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Japan has to stare at a long-term national interests

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PostPosted: Thu Feb 26, 2004 6:35 am    Post subject: Japan has to stare at a long-term national interests Reply with quote

Japan has to stare at a long-term national interests

In Iraq there has no end of terror attacks against US servicemen stationed there. Why Japanese government is particular about dispatching Self Defence Force to Iraq, even by fabricating the fictitious story that there is a non-combating area in Iraq. Prime minister Koizumi Junichiro explained the dispatching as international contribution. But people in Japan perceive that it is for loyalty for Bush administration and for a sort of a premium of Japan-US military alliance providing against menace against North Korea.

It would be safer to followed in American footsteps. It is the steadiest diplomatic choice, looking at post-war Japan which has concentrated on economic development, leaving security issues to US. But the choice needs an assumption that the only supper power US has a sense of the leader of the world.

Last autumn US's department of State sponsored an one-month program for studying the process of political decision in the US diplomacy. 18 people such as politicians, diplomats and journalist from 17 countries participated the program and had a discussion with US government officials. Thinking of US,the world leader,there was an impressive scene.

At the time of discussion with a retired army general, one of the participants pointed out the little interest of US in African issues and pressed him that US shouldn't participate in African countries if it doesn't want to lead the world. The general answered that history want US to become a world's leader but US is not aware of it and doesn't hope that.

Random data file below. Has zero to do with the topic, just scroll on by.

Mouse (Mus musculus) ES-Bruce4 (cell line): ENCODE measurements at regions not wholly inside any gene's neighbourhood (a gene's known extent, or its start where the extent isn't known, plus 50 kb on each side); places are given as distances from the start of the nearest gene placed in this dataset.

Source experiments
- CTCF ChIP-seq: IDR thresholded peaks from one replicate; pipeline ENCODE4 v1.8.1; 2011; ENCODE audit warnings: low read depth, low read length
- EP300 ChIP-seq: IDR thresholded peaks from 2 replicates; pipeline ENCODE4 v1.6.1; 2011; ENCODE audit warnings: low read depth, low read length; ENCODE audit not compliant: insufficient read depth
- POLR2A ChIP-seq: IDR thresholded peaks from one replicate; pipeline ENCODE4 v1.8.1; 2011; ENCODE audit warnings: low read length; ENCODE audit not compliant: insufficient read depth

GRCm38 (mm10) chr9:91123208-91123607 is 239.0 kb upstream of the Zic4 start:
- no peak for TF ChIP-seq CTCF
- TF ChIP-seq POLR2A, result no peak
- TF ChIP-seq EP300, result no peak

As its ground he refered to the fact that US left from the Kyoto protocol for prevention of global warming and he pointed out that US had the right to refuse any treaty but although US should have lead the world in order to build a new framework to solve the problem if US was the real leader, there didn't seem to be any attitude in Bush administration.

At the time of discussion with an executive of powerful think-tank, for the question why US didn't make efforts to solve the conflicts in the world such as Palestine and Kashmir, he answered with showing irritation that other countries excessively require of US and blame US at the time of fail.

The significantly big aftereffect which was left to US by the September 11 terror attack was noticed. It seemed that high-profile elites suffered a trauma from the fact that they couldn't protect US from the terror attack even with the biggest military power. The elites, who lost their generosity, looked like that their situation is connected with the US's unilateral diplomacy.

It is unhappy for the international society that US is trying to change the world along its own ideal and purpose through afganistan war and iraq war without its self-awareness as a leader.

Japan has not to follow US policy uncritically because US lacks a sense of a leader. If Japan is so sensitive to US's mood that US lose the confidence from the international society, it won't lead to Japan's benefit.